From vehicles to heavy construction equipment, most machines are judged by their horsepower output. But that isn’t the only consideration when comparing backhoe models, and far from the most important. The real strength of a backhoe often lies in its attachments and their capabilities - digging, lifting, and hauling in particular. These accessories are not powered by the engine but rather the hydraulic system and therefore must be viewed independently of horsepower.
Be aware of the horsepower when buying a backhoe, but pay far more attention to the following five criteria:
1. Max digging depth
One of the primary technical considerations when buying a new or used backhoe loader is how deep it will dig in comparison to the scope of your project. In general, backhoes range from models capable of digging only 7 feet deep to those capable of digging 60 feet in depth. However, most popular models offer between a 14-foot and 17-foot digging capacity.
Full-sized machines between 15 feet to 16 feet long are usually capable of reaching to at least 14 feet. Compact models, like the 14-foot variety, may only dig 8 to 10 feet. Far easier to operate in tight spots and more cost-effective than larger models, smaller backhoes can provide substantial savings, as long as their digging depth is within range.
2. Backhoe bucket width
The bucket width of a backhoe is another aspect that has a major impact on productivity. Widths range between 12 and 60 inches wide. Within this range, you can expect to find carrying capacities of 2.5 ft3 to 20.25 ft3 and weight capacities from 250 to 670 lbs. In addition to the backhoe itself, the machine can use accessories that include hammers, crushers, and a variety of buckets.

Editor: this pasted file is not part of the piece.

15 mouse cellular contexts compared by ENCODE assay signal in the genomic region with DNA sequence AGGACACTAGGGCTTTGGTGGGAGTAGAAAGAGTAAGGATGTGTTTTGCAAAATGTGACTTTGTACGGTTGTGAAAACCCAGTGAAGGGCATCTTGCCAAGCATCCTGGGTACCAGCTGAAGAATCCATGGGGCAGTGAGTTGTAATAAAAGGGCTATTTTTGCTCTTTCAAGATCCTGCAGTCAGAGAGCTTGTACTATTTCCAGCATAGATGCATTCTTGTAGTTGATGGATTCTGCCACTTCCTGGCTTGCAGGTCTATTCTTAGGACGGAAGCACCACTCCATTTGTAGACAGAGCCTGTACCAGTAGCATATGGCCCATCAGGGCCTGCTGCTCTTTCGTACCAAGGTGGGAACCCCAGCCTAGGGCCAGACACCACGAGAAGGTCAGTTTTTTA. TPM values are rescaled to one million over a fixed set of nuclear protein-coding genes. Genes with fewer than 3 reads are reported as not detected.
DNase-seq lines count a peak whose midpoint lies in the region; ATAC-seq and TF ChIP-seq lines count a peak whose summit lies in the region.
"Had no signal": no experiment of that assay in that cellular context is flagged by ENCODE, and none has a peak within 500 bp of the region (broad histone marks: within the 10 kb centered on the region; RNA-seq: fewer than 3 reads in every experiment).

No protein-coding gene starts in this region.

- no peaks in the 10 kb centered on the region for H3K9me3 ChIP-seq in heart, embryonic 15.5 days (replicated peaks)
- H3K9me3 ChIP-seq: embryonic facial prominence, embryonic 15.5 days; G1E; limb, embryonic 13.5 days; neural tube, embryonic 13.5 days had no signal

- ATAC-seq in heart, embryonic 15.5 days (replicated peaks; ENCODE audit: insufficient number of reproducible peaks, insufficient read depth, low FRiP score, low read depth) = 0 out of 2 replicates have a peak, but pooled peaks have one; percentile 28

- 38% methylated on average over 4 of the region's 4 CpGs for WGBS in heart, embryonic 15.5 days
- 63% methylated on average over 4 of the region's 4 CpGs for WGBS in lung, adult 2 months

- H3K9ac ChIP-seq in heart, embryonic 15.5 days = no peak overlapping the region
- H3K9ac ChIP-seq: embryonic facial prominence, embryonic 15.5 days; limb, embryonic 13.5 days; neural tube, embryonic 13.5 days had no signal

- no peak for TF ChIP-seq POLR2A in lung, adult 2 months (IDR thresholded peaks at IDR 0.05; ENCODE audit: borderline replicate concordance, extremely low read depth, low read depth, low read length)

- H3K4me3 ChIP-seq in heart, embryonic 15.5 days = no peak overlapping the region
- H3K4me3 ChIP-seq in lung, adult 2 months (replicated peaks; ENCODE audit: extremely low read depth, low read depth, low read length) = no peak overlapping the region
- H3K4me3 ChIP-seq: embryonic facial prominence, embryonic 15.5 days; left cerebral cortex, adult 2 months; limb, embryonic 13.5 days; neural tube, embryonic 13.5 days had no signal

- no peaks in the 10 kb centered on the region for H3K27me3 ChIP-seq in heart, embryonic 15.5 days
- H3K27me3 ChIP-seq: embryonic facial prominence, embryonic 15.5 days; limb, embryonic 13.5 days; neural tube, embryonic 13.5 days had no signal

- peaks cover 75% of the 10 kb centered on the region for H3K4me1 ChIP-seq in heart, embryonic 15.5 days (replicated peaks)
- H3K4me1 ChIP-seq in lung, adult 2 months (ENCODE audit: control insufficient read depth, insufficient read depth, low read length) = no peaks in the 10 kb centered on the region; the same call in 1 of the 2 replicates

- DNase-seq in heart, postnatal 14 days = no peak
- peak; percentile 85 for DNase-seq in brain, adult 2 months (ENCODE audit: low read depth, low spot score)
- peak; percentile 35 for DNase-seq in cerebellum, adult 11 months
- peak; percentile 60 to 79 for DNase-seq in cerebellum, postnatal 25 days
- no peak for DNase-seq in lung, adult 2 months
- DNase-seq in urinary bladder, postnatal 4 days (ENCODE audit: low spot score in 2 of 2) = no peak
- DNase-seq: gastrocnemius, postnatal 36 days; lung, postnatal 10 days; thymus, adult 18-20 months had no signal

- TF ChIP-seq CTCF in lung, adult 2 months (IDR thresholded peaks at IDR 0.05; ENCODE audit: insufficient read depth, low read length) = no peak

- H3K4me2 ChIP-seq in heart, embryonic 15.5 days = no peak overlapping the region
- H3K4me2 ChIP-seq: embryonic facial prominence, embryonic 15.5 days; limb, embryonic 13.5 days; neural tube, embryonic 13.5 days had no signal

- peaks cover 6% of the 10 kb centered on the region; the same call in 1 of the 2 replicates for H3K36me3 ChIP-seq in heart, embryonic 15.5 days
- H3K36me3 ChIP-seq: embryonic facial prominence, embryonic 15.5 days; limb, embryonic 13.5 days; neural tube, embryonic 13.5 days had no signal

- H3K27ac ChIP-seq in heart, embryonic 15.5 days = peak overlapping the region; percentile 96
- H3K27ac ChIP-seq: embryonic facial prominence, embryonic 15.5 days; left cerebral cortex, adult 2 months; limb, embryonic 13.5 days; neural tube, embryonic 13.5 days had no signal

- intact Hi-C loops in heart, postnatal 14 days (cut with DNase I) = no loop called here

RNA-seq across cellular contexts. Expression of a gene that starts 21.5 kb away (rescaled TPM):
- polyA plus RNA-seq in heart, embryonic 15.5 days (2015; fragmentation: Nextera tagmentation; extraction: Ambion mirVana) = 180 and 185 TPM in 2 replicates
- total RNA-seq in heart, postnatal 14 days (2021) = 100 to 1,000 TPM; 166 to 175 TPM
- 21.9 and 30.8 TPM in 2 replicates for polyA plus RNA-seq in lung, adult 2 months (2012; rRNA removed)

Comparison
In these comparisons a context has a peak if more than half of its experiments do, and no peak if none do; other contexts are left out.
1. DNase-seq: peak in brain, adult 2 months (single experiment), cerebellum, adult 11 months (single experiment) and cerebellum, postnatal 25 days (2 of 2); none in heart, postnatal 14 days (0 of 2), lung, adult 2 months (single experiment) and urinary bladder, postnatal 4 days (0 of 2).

3. Loader bucket width
The front end loader or loader bucket is the “front” of a backhoe and most like a bulldozer. Similar to the “back” side, it accepts quick-coupler attachments that include forks, grapples, and snowplow blades. It is most commonly used for hauling building materials or refuse and takes one of three different buckets:
- General purposes: Designed for loading and carrying as well as digging and grading, this basic bucket is typically designed without sharp corners to boost its productivity. General purpose buckets are capable of carrying 1 to 1.75 cubic yards of material, measure 89 to 96 inches wide, and offer weight capacities from 780 to 1,470 lbs.
- Multipurpose: For more in-depth digging, dozing, leveling and similar applications commonly found in construction and demolition projects, multipurpose buckets often include large jaw-like clamps that allow the operator to grab poles, trees, and other large objects for quick placement or removal. They are typically capable of holding 1.3 to 1. 5 cubic yards of material, measure 89 to 95 inches wide, and offer weight capacities from 1,590 to 2,100 lbs.